In World War II, the Allies imposed a total naval blockade on Nazi-occupied Europe. They also bombed German population centers, killing thousands of German civilians. There were no Western reporters inside of Nazi Germany, however, so ordinary Britons and Americans learned little about the suffering of German civilians.
Suppose, however, that this had been different. Imagine that American and British reporters had sent back a steady stream of news stories and photos highlighting the plight of German civilians: photos of ruined homes and apartment blocks, wailing women and children, overwhelmed hospitals and so forth. Suppose, further, that these reporters never mentioned anything about the ugly ideology of Hitler and the Nazis, their genocidal hatred for Jews, their plans for world conquest, their persecution of political opponents, etc.
We would all agree that reporters acting in this way would be guilty of a serious breach of journalistic ethics. They would be actively misleading their audience by telling only a small portion of the truth. One can mislead as effectively with half-truths as with lies, after all. The ideological divide between Hitler and the Western democracies was the single-most important aspect of the conflict. World War II was a clash of worldviews and ideologies more than anything else. It was a war for the heart and soul of Europe: Would Europe be a fascist, militaristic continent driven by genocidal hatred, or a haven for liberal democracy and the basic human freedoms that go with it?
As absurd as it sounds, the imaginary scenario sketched out here has been unfolding before our very eyes in the Gaza strip over the past month. Gaza is filled with Western reporters whose focus has been overwhelmingly on the suffering of civilians. The suffering of innocent bystanders in war is a newsworthy story, to be sure, but it is not the only or even the most important aspect of the clash between Hamas and Israel (and the Israeli military is far more careful to avoid civilian casualties than were the Allies in World War II). Like our hypothetical reporters in Nazi Germany, Western journalists ignore the most important aspect of the conflict — its ideological side.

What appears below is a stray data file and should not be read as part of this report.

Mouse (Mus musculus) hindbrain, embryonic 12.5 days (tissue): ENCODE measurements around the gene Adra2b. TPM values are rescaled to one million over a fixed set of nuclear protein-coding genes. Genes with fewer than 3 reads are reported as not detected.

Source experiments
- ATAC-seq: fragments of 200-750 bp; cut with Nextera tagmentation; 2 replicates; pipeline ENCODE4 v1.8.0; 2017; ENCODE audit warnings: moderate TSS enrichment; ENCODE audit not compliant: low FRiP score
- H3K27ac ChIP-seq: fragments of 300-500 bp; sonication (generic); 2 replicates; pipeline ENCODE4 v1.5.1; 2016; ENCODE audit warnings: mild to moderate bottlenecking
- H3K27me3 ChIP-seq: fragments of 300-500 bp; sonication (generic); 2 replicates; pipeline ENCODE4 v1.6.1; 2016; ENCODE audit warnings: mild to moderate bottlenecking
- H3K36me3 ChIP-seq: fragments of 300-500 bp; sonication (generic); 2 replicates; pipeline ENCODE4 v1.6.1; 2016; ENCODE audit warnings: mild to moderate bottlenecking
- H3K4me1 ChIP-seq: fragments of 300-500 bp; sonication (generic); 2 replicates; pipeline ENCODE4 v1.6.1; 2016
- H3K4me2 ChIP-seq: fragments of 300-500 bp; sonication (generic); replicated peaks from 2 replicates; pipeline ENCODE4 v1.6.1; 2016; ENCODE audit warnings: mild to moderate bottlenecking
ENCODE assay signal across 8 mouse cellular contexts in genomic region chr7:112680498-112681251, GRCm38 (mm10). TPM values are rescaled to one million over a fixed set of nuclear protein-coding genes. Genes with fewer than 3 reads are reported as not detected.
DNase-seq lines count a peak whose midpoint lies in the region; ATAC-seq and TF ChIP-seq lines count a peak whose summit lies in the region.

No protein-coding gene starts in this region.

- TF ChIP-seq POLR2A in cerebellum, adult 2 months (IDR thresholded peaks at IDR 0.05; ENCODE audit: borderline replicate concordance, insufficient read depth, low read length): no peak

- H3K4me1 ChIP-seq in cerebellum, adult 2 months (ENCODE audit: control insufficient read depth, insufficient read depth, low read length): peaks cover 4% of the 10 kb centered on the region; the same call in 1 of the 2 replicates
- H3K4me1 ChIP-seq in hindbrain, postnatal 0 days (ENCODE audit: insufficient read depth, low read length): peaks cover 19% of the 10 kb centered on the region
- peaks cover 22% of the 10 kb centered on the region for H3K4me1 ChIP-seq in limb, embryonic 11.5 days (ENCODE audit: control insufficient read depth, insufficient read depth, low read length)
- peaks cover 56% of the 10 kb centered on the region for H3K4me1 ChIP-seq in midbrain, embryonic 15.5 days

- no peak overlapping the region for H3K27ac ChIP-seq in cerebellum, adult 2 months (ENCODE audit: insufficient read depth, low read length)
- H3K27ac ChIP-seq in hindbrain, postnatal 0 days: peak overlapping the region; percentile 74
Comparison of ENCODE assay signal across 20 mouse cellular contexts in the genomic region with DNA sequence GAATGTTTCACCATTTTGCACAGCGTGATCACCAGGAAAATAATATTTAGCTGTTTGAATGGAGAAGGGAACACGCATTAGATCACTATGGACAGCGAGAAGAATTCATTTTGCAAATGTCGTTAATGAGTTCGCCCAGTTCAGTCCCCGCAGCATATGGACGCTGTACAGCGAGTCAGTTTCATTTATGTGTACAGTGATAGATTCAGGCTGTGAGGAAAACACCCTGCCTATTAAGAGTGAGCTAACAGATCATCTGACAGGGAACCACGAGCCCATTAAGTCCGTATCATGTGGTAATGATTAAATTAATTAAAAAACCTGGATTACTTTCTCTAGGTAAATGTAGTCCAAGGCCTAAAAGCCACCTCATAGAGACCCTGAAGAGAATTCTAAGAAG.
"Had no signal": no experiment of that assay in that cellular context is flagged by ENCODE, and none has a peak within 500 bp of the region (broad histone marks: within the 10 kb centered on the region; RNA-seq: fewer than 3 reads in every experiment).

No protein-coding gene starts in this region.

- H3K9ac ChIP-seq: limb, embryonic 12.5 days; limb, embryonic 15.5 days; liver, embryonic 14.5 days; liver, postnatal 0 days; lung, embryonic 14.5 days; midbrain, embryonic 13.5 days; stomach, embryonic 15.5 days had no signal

Here is the most important thing to know about this conflict: Hamas is an Islamic Nazi party, while Israel is a Jewish liberal democracy.
The goal of Hamas is to obliterate the state of Israel and kill all of its Jewish inhabitants. In a typical Friday mosque sermon broadcast on the Hamas TV station on July 25, the preacher made this point: “Our doctrine in fighting you (the Jews) is that we will totally exterminate you. We will not leave a single one of you alive.” Why? Because the Jews are “alien usurpers of the land.” Moreover, “wherever the Jews lived, they spread corruption.”
Hamas propaganda is filled with such incitement to genocide.
But genocidal Jew-hatred is only one of the ways in which Hamas resembles the German Nazi Party.
Hamas, like the Muslim Brotherhood of which it is a branch, is also a totalitarian movement. It seeks to govern society according to medieval Islamic law, which means turning non-Muslims into second-class citizens and suppressing basic liberties such as freedom of religion and the press. It also means “commanding the right and forbidding the wrong,” an aspect of Islamic law that basically means meddling in people’s private lives so as to impose Islamic norms on them.
Finally, while Hamas is focused for the moment on obliterating Israel, its ideology, like that of the Muslim Brotherhood, is imperialistic. Hamas and Brotherhood preachers routinely predict the coming Islamic conquest of Europe and America. The founder of the Muslim Brotherhood, Hassan al-Banna, insisted that only Muslims have the right to rule the world.
Hamas is an imperialistic, totalitarian political movement driven by genocidal hatred for Jews — in short, an Islamic Nazi Party. It exists beside the world’s only Jewish state, a liberal democracy.
No aspect of the conflict is more important, or more ignored by the mainstream media, than this one.
Joseph S. Spoerl is a professor in St. Anselm College’s philosophy department.